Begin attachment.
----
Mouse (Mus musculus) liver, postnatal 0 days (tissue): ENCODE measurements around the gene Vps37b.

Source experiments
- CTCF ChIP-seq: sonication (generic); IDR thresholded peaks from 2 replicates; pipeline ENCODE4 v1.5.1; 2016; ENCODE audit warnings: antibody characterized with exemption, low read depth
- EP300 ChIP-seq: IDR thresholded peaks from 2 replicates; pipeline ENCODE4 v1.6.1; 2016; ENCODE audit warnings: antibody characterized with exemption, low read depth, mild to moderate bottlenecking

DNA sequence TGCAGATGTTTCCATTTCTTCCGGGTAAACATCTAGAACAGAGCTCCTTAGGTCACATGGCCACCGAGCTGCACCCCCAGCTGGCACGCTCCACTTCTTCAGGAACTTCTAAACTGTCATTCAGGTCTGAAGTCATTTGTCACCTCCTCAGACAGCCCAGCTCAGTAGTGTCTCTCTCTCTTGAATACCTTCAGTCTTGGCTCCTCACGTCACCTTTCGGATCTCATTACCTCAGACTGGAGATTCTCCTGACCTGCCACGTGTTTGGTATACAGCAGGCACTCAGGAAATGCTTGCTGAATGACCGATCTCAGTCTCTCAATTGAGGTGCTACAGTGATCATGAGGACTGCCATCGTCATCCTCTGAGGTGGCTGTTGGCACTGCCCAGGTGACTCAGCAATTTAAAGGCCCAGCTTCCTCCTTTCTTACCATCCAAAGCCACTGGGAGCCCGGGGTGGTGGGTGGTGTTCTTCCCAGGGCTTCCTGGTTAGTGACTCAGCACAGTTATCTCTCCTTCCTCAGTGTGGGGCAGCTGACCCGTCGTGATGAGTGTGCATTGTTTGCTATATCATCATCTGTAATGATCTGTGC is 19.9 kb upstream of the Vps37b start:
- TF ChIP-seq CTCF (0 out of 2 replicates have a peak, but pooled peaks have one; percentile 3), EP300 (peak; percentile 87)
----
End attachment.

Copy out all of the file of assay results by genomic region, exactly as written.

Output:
Mouse (Mus musculus) liver, postnatal 0 days (tissue): ENCODE measurements around the gene Vps37b.

Source experiments
- CTCF ChIP-seq: sonication (generic); IDR thresholded peaks from 2 replicates; pipeline ENCODE4 v1.5.1; 2016; ENCODE audit warnings: antibody characterized with exemption, low read depth
- EP300 ChIP-seq: IDR thresholded peaks from 2 replicates; pipeline ENCODE4 v1.6.1; 2016; ENCODE audit warnings: antibody characterized with exemption, low read depth, mild to moderate bottlenecking

DNA sequence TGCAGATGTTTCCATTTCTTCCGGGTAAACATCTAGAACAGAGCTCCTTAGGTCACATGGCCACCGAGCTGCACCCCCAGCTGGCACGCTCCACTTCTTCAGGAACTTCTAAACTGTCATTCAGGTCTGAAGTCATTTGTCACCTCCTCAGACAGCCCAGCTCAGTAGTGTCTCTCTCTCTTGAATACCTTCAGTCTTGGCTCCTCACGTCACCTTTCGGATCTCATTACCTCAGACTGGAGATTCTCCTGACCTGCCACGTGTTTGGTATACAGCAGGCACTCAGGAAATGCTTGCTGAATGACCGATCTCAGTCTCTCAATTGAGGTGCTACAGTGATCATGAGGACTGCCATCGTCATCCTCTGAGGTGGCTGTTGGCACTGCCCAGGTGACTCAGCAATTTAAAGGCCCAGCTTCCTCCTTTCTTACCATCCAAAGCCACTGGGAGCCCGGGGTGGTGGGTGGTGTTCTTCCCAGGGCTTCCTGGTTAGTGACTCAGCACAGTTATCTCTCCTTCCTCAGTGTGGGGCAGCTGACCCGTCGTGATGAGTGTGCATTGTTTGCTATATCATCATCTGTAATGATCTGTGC is 19.9 kb upstream of the Vps37b start:
- TF ChIP-seq CTCF (0 out of 2 replicates have a peak, but pooled peaks have one; percentile 3), EP300 (peak; percentile 87)